A federal judge yesterday gave Exxon Corp. a conditional go-ahead to purchase Reliance Electric Corp., the largest cash purchase in corporate history, but the restrictions were such that Exxon balked.

U.S. District Court Judge John H. Pratt ruled that Exxon may not take full control of Reliance until after further court hearings on the anticompetitive effects of the deal.

Faces with that, Exxon said yesterday it would delay the $1.17 billion purchase until after the hearings, scheduled to begin Aug. 27.

This leaves Reliance stockholders, who have agreed to sell their 15.1 million shares to Exxon, free to pull out of the deal after next Monday. An Exxon spokesman said the company does not expect many to withdraw.

Exxon declared its intention in May to buy Cleveland-based Reliance, a leading manufacturer of electrical equipment. Exxon claimed it needed the company to produce and sell a special electric motor control device that Exxon engineers had invented. Exxon officials said the device can save energy by helping motors operate more efficiently.

But the Federal Trade Commission objected to the merger on antitrust grounds, saying it would remove the oil company as a potential competitor in the field and inhibit competition in the industry.

Under the judge's order, Exxon could have bought Reliance but would have had to maintain the company "as a separate entity." The purpose of such a "hold-separate order," as it is called in legal circles, is to keep the parties in a merger relatively unentwined in the event a divestiture later is ordered.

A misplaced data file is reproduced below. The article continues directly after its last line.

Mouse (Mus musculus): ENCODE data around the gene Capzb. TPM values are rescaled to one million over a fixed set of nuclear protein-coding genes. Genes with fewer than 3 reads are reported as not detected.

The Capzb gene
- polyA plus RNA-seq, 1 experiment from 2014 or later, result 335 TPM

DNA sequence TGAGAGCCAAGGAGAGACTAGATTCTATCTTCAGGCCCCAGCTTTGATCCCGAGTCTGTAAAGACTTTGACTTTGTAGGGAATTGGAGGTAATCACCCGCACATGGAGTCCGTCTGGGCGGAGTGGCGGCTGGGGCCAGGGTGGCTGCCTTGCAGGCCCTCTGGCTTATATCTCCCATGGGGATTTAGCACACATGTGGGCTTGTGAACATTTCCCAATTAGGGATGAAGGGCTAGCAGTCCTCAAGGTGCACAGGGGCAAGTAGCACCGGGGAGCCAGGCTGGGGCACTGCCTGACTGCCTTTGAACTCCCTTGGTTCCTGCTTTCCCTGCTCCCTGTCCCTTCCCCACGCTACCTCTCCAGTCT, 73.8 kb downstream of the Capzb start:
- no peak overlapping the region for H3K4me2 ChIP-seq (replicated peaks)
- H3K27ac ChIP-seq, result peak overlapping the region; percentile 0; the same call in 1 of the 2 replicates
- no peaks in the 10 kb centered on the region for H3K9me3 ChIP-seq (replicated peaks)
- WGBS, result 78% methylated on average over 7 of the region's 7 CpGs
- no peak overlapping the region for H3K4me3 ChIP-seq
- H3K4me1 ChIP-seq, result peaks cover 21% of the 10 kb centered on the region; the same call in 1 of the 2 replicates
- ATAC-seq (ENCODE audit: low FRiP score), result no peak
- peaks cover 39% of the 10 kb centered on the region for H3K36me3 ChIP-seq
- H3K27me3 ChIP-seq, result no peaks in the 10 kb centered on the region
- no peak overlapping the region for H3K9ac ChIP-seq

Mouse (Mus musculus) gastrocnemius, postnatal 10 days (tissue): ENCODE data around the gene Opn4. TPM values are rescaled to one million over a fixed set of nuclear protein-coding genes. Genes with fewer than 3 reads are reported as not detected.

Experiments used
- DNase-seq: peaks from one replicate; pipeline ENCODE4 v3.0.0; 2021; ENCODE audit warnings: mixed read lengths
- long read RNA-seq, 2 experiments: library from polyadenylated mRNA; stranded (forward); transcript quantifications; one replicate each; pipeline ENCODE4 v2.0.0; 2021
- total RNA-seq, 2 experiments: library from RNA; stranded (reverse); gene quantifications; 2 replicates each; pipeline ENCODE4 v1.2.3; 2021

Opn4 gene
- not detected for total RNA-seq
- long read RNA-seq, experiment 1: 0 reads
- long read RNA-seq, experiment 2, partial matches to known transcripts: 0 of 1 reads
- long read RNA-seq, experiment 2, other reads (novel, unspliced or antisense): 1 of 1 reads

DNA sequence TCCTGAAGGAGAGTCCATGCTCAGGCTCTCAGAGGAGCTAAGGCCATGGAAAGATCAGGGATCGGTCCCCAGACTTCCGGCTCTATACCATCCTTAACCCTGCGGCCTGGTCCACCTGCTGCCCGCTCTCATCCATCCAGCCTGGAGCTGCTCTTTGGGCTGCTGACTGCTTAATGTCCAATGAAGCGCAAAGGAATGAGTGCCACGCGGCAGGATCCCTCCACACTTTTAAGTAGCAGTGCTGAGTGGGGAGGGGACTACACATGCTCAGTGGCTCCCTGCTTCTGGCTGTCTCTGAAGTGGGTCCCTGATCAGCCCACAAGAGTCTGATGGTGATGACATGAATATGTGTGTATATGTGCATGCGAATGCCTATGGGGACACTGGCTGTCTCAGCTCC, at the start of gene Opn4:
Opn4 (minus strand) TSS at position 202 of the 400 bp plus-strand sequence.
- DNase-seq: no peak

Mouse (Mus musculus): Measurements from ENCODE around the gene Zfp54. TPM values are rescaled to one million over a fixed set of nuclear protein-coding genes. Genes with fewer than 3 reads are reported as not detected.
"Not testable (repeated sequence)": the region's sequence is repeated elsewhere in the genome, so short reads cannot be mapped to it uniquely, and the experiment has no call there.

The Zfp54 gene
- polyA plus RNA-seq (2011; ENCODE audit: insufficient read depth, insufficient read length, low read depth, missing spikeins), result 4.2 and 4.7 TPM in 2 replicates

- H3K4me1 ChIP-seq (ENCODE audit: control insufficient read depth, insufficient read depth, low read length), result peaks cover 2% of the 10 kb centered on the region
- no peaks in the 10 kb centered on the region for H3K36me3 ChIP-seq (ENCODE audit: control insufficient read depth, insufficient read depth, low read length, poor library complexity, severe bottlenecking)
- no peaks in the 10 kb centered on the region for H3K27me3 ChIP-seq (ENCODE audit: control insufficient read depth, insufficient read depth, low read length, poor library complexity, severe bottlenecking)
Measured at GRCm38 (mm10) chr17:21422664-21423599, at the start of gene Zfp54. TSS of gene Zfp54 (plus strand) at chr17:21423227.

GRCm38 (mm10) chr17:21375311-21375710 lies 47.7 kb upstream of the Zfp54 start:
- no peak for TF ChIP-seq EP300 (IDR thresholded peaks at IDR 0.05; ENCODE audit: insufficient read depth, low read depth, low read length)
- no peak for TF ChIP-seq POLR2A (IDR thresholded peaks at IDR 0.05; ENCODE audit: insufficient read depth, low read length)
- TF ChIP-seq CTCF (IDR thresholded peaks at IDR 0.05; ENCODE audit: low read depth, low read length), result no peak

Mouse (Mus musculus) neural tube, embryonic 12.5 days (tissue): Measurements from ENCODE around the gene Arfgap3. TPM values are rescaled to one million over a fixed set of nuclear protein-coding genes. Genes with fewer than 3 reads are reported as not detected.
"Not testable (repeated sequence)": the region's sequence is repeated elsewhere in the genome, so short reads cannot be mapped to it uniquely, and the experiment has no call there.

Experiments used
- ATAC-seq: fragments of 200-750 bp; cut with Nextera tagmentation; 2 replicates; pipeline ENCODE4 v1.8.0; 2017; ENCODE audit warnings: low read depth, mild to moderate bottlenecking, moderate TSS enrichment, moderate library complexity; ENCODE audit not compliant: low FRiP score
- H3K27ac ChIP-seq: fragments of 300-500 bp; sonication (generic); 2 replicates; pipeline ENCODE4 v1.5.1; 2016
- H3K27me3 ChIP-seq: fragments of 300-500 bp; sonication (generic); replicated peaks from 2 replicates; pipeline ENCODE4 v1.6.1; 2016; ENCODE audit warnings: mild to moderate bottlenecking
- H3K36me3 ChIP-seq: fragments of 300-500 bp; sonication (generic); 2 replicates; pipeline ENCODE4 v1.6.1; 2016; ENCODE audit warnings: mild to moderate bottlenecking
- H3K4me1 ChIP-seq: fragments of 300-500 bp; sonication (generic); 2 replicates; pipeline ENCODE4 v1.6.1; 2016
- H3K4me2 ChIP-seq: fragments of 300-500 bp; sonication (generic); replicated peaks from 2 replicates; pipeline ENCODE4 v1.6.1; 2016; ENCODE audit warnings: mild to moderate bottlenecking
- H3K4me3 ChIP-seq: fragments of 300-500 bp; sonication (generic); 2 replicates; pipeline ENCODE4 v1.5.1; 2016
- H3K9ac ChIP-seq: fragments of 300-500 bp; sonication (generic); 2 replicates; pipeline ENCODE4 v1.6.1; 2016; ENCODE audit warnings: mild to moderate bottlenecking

The order would have prevented Exxon from, among other things, transferring its new motor technology to Reliance Electric, an arrangement that Exxon found unacceptable because it would frustrate Exxon's purpose in acquiring the company.

Judge Pratt scheduled a further hearing on an appropriate alternative to the segregation provisions, particularly on whether Exxon could proceed with the purchase and, in addition, grant licenses to other companies to manufacture its invention.

Exxon declared in a statement after the court's ruling that it "would be willing to accept an alternative along those lines."

Lawyers for Exxon previously had said in court that if an order were issued requiring Exxon to keep Reliance Electric separate, the company would drop its offer. But Exxon officials made clear yesterday they were not terminating their offer, just delaying a decision on the purchase of Reliance shares.

FTC attorneys yesterday indicated they would continue to oppose the merger, maintaining that if Exxon wants to enter the electric motor control market, it should do so on its own. As a general rule, the commission favors companies entering markets by starting new enterprises rather than by purchasing existing companies.

Despite claims by the FTC to the contrary, Exxon maintains it never seriously considered entering the electric motor industry from scratch.